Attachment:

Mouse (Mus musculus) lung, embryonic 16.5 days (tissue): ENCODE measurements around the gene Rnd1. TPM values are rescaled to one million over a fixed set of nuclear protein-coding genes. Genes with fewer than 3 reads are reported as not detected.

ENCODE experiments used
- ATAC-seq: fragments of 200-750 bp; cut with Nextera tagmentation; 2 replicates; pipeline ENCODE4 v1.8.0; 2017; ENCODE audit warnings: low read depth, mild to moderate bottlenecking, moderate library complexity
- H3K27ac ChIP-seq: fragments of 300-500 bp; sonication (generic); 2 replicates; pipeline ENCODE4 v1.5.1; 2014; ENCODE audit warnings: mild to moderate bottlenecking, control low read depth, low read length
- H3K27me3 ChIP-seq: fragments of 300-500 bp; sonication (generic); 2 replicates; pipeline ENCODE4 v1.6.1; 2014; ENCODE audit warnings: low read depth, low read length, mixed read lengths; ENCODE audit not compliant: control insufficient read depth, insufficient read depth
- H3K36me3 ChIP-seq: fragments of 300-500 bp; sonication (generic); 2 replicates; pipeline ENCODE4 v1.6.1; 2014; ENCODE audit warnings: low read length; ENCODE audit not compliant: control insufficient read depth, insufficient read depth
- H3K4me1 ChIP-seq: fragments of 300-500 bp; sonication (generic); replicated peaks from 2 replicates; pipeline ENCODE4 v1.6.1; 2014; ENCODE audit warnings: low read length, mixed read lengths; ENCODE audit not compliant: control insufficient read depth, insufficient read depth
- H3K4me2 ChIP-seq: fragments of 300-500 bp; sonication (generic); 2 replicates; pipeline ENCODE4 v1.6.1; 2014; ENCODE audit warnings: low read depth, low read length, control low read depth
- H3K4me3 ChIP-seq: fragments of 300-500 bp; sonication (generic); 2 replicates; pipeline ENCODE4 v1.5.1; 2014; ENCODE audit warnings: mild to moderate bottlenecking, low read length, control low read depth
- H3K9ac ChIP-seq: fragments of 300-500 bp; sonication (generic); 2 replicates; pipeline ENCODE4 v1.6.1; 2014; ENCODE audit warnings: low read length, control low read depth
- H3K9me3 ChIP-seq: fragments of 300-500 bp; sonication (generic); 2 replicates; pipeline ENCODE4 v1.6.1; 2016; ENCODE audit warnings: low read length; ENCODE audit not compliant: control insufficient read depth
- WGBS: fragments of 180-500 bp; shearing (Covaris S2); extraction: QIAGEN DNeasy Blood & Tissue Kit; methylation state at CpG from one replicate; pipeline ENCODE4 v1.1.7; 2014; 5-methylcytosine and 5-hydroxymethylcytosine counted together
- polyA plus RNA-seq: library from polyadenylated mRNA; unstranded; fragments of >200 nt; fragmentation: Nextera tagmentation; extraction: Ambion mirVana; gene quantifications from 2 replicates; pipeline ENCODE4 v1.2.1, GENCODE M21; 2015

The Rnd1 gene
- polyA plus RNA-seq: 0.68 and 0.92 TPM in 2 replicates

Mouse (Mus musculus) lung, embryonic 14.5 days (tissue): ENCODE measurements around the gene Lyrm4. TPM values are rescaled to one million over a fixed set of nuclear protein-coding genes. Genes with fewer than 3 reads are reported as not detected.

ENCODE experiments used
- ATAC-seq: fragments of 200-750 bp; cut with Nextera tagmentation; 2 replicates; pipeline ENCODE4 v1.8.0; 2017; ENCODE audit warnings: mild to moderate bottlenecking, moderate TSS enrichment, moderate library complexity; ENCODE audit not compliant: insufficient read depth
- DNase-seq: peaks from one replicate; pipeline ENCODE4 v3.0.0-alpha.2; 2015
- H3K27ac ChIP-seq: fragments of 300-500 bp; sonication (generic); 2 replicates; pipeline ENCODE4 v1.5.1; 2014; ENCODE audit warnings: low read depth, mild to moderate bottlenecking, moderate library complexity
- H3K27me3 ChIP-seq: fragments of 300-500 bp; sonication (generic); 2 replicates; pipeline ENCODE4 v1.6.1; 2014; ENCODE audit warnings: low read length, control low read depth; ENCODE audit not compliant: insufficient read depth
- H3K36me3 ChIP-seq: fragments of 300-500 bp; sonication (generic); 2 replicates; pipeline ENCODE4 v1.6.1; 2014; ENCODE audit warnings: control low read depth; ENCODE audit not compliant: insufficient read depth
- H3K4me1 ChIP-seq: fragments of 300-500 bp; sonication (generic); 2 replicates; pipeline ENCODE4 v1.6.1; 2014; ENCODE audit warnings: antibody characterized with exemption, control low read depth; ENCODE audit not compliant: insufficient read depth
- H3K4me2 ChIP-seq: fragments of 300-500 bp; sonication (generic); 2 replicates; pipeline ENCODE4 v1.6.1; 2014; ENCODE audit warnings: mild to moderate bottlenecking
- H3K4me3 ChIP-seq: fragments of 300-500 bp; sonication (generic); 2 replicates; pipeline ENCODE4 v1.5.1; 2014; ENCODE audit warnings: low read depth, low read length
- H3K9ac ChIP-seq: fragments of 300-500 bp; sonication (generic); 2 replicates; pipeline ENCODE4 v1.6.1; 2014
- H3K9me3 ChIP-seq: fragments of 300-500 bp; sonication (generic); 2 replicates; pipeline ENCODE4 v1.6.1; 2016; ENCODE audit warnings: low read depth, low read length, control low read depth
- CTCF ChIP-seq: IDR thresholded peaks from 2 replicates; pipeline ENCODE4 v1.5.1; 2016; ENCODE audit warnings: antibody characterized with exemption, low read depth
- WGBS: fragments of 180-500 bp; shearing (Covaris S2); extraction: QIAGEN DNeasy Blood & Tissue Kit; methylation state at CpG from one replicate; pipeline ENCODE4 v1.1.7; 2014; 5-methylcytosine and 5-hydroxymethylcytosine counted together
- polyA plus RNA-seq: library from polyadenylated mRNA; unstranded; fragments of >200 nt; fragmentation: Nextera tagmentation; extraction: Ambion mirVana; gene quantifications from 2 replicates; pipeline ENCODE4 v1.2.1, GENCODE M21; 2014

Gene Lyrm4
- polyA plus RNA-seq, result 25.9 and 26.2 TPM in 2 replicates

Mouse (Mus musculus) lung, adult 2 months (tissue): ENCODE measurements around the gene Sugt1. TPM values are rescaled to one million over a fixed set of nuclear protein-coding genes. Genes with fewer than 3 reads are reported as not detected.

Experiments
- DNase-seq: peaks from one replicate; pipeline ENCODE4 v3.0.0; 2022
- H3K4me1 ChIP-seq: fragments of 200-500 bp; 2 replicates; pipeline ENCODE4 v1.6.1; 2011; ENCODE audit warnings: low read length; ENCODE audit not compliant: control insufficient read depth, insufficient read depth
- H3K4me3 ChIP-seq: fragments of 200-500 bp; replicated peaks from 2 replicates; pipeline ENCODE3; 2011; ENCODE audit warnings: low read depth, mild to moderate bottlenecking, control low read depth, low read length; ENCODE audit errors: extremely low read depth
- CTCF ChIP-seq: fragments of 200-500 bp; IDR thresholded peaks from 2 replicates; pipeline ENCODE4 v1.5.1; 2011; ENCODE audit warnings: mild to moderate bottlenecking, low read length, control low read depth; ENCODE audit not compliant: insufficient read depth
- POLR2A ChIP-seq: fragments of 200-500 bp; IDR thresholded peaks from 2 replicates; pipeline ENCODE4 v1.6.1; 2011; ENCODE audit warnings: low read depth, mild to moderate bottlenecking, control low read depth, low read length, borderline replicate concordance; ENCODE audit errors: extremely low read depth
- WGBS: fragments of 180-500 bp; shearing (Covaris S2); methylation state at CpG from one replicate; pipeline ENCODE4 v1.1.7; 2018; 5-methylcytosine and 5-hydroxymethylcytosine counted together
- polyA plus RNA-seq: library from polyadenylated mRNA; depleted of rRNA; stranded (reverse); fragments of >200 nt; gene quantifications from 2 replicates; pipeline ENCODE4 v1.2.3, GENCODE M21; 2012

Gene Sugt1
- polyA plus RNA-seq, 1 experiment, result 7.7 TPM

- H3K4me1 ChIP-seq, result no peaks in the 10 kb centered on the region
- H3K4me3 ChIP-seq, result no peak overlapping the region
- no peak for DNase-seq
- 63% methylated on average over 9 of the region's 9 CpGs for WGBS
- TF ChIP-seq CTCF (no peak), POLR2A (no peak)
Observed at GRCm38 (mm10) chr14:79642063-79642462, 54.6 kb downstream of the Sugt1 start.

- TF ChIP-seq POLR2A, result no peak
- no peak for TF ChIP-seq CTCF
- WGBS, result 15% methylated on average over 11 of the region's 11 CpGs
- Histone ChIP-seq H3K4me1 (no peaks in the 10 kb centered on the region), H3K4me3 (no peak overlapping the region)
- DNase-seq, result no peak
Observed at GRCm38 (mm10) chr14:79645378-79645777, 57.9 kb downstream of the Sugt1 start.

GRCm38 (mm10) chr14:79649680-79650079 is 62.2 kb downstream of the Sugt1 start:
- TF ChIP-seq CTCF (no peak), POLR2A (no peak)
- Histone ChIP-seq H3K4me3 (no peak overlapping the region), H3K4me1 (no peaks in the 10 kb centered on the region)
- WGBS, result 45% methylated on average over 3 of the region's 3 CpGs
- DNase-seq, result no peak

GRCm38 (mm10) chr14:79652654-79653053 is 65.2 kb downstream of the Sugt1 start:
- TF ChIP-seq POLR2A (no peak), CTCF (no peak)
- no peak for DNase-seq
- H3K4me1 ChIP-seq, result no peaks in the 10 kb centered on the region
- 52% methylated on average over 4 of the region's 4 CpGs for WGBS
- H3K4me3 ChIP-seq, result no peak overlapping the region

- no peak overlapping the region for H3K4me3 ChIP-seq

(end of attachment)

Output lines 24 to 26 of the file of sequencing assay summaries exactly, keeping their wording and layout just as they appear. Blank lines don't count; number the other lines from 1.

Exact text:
- H3K4me2 ChIP-seq: fragments of 300-500 bp; sonication (generic); 2 replicates; pipeline ENCODE4 v1.6.1; 2014; ENCODE audit warnings: mild to moderate bottlenecking
- H3K4me3 ChIP-seq: fragments of 300-500 bp; sonication (generic); 2 replicates; pipeline ENCODE4 v1.5.1; 2014; ENCODE audit warnings: low read depth, low read length
- H3K9ac ChIP-seq: fragments of 300-500 bp; sonication (generic); 2 replicates; pipeline ENCODE4 v1.6.1; 2014